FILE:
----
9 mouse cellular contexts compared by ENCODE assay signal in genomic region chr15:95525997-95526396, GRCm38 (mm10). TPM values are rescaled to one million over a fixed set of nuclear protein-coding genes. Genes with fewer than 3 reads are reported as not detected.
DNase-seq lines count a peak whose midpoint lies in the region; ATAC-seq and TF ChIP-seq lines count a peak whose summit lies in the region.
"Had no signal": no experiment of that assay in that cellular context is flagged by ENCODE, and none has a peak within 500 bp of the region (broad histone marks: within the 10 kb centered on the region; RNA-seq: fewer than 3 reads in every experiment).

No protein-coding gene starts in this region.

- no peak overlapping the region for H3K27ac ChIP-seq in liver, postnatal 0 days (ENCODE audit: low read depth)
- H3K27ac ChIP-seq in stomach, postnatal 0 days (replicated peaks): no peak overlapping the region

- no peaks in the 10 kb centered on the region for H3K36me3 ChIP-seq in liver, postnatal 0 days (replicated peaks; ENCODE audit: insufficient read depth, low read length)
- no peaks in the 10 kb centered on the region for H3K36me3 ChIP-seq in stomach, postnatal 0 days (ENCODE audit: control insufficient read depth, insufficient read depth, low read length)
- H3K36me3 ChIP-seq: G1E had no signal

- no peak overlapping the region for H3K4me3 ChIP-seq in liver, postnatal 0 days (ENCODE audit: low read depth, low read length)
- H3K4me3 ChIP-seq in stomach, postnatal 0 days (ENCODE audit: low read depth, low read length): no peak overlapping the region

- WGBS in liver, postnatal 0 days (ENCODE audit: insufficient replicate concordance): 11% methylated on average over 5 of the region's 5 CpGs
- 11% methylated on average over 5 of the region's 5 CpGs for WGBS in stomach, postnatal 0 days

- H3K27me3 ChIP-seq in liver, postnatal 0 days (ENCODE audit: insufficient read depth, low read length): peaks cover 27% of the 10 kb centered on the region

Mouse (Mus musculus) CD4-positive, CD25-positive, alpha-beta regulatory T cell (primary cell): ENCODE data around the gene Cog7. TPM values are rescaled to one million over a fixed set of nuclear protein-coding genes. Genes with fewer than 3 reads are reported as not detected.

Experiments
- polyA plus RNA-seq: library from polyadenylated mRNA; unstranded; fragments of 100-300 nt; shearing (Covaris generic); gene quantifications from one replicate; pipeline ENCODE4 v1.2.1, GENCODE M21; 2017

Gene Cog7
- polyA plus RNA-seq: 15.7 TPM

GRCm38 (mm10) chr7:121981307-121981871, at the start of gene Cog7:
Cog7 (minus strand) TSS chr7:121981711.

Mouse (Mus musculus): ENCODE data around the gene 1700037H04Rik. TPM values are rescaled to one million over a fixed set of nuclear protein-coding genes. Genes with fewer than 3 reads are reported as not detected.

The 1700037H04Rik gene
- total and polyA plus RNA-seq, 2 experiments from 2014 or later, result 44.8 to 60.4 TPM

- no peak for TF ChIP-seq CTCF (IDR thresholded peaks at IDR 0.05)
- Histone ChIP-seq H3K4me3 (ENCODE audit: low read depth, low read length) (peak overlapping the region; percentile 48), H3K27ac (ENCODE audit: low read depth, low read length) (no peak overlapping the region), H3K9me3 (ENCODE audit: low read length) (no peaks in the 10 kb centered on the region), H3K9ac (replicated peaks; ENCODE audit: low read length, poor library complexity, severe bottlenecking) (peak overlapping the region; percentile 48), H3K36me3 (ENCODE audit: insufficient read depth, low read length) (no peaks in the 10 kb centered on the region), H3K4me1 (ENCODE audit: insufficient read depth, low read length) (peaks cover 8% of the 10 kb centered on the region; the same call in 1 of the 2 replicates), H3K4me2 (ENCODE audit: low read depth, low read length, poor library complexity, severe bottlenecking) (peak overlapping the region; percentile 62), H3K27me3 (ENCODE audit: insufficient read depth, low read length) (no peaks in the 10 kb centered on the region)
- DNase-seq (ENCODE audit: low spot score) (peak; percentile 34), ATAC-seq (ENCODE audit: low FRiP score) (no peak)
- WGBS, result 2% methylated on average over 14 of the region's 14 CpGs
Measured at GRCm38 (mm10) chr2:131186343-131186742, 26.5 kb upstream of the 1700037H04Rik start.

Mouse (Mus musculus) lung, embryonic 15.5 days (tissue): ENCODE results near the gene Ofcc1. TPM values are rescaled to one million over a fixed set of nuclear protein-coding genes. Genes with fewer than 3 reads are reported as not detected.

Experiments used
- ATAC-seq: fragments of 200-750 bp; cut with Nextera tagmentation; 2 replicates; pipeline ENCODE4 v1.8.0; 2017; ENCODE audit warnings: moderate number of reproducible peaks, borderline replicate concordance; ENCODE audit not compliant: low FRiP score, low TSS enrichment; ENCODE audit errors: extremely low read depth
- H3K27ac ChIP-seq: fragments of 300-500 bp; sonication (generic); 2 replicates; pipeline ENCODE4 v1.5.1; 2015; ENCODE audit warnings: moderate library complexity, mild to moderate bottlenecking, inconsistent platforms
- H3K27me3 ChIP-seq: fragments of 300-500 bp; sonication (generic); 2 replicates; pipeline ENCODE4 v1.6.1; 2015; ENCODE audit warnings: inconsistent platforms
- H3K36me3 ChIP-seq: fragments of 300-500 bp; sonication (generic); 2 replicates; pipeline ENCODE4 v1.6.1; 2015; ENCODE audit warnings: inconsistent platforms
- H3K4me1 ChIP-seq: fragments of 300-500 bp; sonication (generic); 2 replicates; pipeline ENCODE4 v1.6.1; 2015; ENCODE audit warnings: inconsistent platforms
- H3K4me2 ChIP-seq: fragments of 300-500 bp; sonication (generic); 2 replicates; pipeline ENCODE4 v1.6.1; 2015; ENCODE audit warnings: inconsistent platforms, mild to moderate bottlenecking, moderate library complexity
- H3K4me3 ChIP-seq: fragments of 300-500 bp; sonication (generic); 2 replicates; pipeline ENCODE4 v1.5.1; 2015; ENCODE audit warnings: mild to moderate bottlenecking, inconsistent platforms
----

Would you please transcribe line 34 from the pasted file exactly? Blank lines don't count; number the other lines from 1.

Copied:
- H3K27me3 ChIP-seq: fragments of 300-500 bp; sonication (generic); 2 replicates; pipeline ENCODE4 v1.6.1; 2015; ENCODE audit warnings: inconsistent platforms